In this new and illuminating interpretation of Ambrose, bishop of Milan from 374 to 397, Neil McLynn thoroughly sifts the evidence surrounding this very difficult personality. The result is a richly detailed interpretation of Ambrose's actions and writings that penetrates the bishop's painstaking presentation of self. McLynn succeeds in revealing Ambrose's manipulation of events without making him too Machiavellian. Having synthesized the vast complex of scholarship available on the late fourth century, McLynn also presents an impressive study of the politics and history of the Christian church and the Roman Empire in that period.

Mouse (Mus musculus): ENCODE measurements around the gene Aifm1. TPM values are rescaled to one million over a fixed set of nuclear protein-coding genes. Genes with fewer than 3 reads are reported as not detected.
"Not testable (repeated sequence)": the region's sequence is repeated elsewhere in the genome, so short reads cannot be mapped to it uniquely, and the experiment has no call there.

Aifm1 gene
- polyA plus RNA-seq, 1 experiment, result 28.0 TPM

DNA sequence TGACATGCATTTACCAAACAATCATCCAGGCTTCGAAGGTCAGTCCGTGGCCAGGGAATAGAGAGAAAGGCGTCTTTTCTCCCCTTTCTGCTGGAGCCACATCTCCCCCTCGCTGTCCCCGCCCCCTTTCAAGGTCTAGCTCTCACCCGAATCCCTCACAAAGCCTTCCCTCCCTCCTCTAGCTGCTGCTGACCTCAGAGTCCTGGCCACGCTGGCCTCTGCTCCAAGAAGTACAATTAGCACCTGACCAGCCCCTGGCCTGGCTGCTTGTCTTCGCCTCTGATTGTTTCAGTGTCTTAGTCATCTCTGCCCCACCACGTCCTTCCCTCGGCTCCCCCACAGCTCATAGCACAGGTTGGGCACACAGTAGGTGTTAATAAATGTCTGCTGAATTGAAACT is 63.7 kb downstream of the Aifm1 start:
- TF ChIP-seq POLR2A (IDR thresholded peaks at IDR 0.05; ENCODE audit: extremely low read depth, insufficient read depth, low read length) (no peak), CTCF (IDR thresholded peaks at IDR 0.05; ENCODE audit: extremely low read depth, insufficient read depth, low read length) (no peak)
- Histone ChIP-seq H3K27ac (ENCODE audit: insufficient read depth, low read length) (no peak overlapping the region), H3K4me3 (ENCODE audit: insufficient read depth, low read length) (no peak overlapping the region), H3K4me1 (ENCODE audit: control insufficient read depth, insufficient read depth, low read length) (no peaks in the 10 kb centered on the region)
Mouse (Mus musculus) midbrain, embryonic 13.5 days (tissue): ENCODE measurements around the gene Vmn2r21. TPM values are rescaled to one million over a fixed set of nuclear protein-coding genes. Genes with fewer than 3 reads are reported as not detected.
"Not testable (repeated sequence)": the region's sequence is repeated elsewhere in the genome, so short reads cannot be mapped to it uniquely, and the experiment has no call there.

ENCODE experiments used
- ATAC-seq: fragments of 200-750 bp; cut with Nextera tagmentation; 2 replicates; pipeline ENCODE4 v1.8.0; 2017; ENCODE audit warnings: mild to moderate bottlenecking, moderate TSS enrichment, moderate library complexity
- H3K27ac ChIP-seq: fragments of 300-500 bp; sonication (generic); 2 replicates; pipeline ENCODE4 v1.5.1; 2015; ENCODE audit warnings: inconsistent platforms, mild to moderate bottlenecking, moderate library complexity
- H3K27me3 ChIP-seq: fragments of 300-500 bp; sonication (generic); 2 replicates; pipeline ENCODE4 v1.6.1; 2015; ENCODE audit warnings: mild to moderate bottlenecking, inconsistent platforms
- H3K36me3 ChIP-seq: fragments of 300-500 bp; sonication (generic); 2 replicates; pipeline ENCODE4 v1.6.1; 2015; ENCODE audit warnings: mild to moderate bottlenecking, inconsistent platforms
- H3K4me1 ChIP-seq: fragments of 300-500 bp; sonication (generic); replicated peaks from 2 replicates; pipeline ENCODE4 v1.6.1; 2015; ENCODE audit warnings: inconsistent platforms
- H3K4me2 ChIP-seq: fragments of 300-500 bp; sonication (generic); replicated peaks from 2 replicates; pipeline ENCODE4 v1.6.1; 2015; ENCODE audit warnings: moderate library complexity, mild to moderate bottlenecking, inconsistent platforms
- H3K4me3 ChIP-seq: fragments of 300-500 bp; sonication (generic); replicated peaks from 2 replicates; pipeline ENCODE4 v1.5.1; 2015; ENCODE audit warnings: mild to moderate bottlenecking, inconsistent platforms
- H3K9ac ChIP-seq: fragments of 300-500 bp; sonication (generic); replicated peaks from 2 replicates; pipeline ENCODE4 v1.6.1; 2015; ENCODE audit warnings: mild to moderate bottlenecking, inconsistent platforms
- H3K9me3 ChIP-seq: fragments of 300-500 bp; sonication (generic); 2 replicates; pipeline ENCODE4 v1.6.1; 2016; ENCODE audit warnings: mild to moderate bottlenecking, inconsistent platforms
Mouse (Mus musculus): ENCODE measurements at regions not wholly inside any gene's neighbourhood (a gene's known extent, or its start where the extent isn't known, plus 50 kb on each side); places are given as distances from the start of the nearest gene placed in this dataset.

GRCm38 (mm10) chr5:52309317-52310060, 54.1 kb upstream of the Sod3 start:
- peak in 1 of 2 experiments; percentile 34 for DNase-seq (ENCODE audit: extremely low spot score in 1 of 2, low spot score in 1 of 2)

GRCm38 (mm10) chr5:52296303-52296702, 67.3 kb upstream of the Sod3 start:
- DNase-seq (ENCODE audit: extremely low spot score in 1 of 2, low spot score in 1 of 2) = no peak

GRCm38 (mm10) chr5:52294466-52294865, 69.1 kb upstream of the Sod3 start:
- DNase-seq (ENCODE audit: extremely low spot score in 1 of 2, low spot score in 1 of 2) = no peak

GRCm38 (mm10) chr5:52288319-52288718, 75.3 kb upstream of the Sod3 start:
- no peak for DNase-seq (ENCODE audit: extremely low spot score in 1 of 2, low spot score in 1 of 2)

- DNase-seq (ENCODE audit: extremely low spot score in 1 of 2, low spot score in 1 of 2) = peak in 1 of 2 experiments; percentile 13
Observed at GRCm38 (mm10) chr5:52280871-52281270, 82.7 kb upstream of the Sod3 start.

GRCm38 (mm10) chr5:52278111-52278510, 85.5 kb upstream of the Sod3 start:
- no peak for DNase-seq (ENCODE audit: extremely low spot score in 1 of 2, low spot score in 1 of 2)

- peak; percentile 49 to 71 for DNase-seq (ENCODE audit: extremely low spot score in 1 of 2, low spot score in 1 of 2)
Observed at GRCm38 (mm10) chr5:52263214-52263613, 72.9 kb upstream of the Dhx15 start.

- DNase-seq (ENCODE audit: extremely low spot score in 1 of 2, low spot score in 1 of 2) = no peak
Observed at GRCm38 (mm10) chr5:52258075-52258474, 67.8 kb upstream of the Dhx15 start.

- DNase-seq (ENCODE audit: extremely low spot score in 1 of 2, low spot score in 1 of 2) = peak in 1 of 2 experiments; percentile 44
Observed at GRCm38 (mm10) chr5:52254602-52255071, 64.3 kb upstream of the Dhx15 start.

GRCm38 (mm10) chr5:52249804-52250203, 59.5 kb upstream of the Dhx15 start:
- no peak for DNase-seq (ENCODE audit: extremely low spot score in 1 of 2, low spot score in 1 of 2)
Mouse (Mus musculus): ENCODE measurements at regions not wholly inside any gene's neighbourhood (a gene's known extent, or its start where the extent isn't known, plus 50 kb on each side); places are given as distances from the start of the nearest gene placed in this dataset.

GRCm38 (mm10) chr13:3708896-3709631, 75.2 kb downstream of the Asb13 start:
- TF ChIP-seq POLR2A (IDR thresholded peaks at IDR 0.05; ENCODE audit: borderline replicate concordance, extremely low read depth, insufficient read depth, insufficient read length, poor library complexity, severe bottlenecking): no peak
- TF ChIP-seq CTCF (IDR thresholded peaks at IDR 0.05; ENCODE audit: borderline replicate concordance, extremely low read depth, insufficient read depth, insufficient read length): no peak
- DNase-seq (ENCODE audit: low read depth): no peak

Admirably and logically organized, the book traces the chronology of Ambrose's public activity and reconstructs important events in the fourth century. McLynn's zesty, lucid prose gives the reader a clear understanding of the complexities of Ambrose's life and career and of late Roman government.